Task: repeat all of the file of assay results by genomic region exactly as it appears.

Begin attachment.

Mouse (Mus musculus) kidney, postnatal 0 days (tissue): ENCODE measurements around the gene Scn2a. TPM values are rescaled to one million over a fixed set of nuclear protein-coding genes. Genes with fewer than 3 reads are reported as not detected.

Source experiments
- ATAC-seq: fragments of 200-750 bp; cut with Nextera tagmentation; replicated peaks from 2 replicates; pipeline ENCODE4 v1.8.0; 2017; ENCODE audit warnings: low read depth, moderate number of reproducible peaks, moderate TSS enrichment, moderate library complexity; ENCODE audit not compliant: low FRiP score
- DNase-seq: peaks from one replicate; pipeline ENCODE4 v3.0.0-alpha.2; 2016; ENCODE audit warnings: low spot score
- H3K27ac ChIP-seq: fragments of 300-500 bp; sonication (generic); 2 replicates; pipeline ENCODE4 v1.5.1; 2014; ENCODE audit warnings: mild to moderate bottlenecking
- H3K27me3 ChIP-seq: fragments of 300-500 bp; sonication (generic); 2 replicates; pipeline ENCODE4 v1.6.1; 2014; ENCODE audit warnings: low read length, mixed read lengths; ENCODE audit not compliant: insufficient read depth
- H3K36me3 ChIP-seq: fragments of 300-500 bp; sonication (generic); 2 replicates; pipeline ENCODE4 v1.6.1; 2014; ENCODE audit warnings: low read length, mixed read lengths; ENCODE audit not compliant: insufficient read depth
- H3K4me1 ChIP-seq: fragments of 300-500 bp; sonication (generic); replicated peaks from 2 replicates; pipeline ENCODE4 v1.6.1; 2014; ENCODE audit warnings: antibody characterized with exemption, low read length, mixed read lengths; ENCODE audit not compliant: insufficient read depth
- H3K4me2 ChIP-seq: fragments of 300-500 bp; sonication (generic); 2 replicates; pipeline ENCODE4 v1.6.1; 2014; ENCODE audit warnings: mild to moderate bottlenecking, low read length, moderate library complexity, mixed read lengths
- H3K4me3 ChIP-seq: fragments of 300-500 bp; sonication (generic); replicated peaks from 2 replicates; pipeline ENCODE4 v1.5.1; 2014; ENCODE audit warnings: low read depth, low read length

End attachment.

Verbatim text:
Mouse (Mus musculus) kidney, postnatal 0 days (tissue): ENCODE measurements around the gene Scn2a. TPM values are rescaled to one million over a fixed set of nuclear protein-coding genes. Genes with fewer than 3 reads are reported as not detected.

Source experiments
- ATAC-seq: fragments of 200-750 bp; cut with Nextera tagmentation; replicated peaks from 2 replicates; pipeline ENCODE4 v1.8.0; 2017; ENCODE audit warnings: low read depth, moderate number of reproducible peaks, moderate TSS enrichment, moderate library complexity; ENCODE audit not compliant: low FRiP score
- DNase-seq: peaks from one replicate; pipeline ENCODE4 v3.0.0-alpha.2; 2016; ENCODE audit warnings: low spot score
- H3K27ac ChIP-seq: fragments of 300-500 bp; sonication (generic); 2 replicates; pipeline ENCODE4 v1.5.1; 2014; ENCODE audit warnings: mild to moderate bottlenecking
- H3K27me3 ChIP-seq: fragments of 300-500 bp; sonication (generic); 2 replicates; pipeline ENCODE4 v1.6.1; 2014; ENCODE audit warnings: low read length, mixed read lengths; ENCODE audit not compliant: insufficient read depth
- H3K36me3 ChIP-seq: fragments of 300-500 bp; sonication (generic); 2 replicates; pipeline ENCODE4 v1.6.1; 2014; ENCODE audit warnings: low read length, mixed read lengths; ENCODE audit not compliant: insufficient read depth
- H3K4me1 ChIP-seq: fragments of 300-500 bp; sonication (generic); replicated peaks from 2 replicates; pipeline ENCODE4 v1.6.1; 2014; ENCODE audit warnings: antibody characterized with exemption, low read length, mixed read lengths; ENCODE audit not compliant: insufficient read depth
- H3K4me2 ChIP-seq: fragments of 300-500 bp; sonication (generic); 2 replicates; pipeline ENCODE4 v1.6.1; 2014; ENCODE audit warnings: mild to moderate bottlenecking, low read length, moderate library complexity, mixed read lengths
- H3K4me3 ChIP-seq: fragments of 300-500 bp; sonication (generic); replicated peaks from 2 replicates; pipeline ENCODE4 v1.5.1; 2014; ENCODE audit warnings: low read depth, low read length